Boris Johnson was forced to scrap his planned speech alongside his counterpart in Luxembourg because the PM feared being drowned out by the heckles of pro-EU demonstrators.
Instead his lectern was left empty by Xavier Bettel who ridiculed the PM and stuck the boot in on Tuesday.
Mr Johnson had already been greeted with cries of “Go home Boris” and “stop Brexit” when he left his two-hour lunch with EU chief Jean-Claude Juncker earlier in the day.
The PM then headed to the Ministry of State in Luxembourg City where he was again met by a noisy chorus, including chants of “bog off Boris” and “tell the truth”.
Behind the ministry’s gates, Mr Johnson maintained a smile and greeted Mr Bettel with a handshake.
It became clear during the meeting that the planned press conference had been scrapped – and Mr Johnson headed to the residence of the UK ambassador to speak to a small group of media.
He conceded that he feared “our points might’ve been drowned out” because “there was clearly going to be a lot of noise”.
“I don’t think it would’ve been fair to the Prime Minister of Luxembourg,” he added.
Meanwhile, Mr Bettel appeared to be mocking the PM.
He gestured to the empty podium that had been slated for Mr Johnson.
Mr Bettel also fanned the flames, warning that EU citizens were facing mounting uncertainty due to Brexit.
“You can’t hold their future hostage for party political gains,” Mr Bettel said.
The criticism came after the EU expressed their frustrations with Mr Johnson after the “working lunch” with Mr Juncker.
Despite being described by Mr Juncker as “friendly” and as “constructive” by Downing Street, it contained tensions and there was little sign of any breakthrough.
The European Commission said Mr Juncker reminded the PM that it is the UK’s responsibility to propose “legally operational solutions” compatible with the Withdrawal Agreement and give solutions compatible with the Irish backstop.
“Such proposals have not yet been made,” said the statement after the meal at Le Bouquet Garni in Luxembourg City’s medieval heart.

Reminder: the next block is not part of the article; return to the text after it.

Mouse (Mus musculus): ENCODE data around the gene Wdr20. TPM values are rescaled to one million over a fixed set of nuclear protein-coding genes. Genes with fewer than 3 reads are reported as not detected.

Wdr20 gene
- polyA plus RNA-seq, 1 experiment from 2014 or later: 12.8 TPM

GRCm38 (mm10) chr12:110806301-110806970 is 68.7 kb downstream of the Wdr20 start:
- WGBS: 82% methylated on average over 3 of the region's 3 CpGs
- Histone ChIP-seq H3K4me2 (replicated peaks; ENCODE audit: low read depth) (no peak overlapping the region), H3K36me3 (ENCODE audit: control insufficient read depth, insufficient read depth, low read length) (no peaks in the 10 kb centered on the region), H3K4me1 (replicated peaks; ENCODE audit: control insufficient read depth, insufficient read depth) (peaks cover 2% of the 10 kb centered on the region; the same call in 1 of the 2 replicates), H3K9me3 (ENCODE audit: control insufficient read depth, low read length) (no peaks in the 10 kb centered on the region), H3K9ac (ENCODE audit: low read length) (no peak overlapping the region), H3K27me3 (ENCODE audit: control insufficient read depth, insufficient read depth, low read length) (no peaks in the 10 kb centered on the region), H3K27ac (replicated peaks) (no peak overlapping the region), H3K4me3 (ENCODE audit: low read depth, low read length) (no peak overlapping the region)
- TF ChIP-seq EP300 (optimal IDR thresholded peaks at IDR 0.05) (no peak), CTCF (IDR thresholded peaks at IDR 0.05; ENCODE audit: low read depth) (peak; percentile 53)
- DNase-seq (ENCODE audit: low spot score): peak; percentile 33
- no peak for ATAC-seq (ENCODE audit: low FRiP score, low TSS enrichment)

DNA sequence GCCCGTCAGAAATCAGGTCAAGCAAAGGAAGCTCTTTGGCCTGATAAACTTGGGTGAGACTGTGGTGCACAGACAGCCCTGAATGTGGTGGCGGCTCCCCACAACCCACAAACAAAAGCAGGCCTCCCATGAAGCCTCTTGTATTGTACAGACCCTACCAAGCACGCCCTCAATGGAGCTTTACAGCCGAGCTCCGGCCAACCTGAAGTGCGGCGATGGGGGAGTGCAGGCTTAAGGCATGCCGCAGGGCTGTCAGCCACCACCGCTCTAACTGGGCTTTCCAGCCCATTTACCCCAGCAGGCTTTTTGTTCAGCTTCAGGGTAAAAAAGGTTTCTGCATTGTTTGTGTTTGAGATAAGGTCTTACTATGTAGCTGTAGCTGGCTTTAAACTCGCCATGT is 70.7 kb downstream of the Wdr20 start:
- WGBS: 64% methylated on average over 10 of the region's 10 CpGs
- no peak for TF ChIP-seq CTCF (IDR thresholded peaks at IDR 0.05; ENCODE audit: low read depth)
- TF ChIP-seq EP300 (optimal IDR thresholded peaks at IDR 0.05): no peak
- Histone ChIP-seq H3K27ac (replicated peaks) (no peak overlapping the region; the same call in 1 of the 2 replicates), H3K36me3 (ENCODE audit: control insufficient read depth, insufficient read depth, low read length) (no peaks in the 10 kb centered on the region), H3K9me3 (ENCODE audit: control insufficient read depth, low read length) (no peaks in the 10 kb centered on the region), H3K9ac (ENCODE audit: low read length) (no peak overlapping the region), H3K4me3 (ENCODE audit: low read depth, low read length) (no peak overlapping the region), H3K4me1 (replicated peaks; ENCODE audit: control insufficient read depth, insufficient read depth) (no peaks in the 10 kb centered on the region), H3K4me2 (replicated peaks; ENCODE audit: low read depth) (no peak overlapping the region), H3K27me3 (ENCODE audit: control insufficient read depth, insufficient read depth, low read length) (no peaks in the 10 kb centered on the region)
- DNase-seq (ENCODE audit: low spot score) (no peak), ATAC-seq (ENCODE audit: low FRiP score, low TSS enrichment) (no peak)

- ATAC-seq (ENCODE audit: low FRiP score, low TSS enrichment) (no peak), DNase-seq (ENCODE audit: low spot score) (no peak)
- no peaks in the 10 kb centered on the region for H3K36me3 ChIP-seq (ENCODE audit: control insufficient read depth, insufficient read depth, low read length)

Downing Street said the PM reiterated that he would pull the UK out of the bloc by the October 31 deadline – regardless of whether MPs approve a deal.
And, Number 10 added, the leaders agreed that discussions would have to “intensify” and should soon take place daily.
The setting of a closed-off restaurant situated in an 18th-century house, and not an EU or UK building, was said by officials to be a “neutral location” for their Brexit discussions.
They talked about the ongoing discussions between the UK and the EU in the hope of finding a way forward.
But their rhetoric has long suggested they remain far apart – with the Irish backstop to prevent a hard border remaining a major sticking point.
While the restaurant itself was closed to the public, the streets were not and British Remain-backers headed to the square to call on the PM to hold another referendum or revoke Article 50.
“I think the whole referendum was based on a pack of lies,” said Anthea MacDonald, a retired teacher who has gained dual citizenship from Luxembourg since the referendum.
“And as time has gone on, more and more people have come to realise that they would rather Remain.”
A police officer approached the protesters to politely ask them to move on.
He asked the crowd which side of the debate they were on.
“We want to stay in the EU,” they told him.
“Good,” he replied, sticking two thumbs up and grinning.
The protesters returned after their own lunches and made voices known to the PM, largely drowning out questions from the press.
Mr Johnson hastily left in a car without giving any answers and went to the Ministry of State where he would be empty lecterned.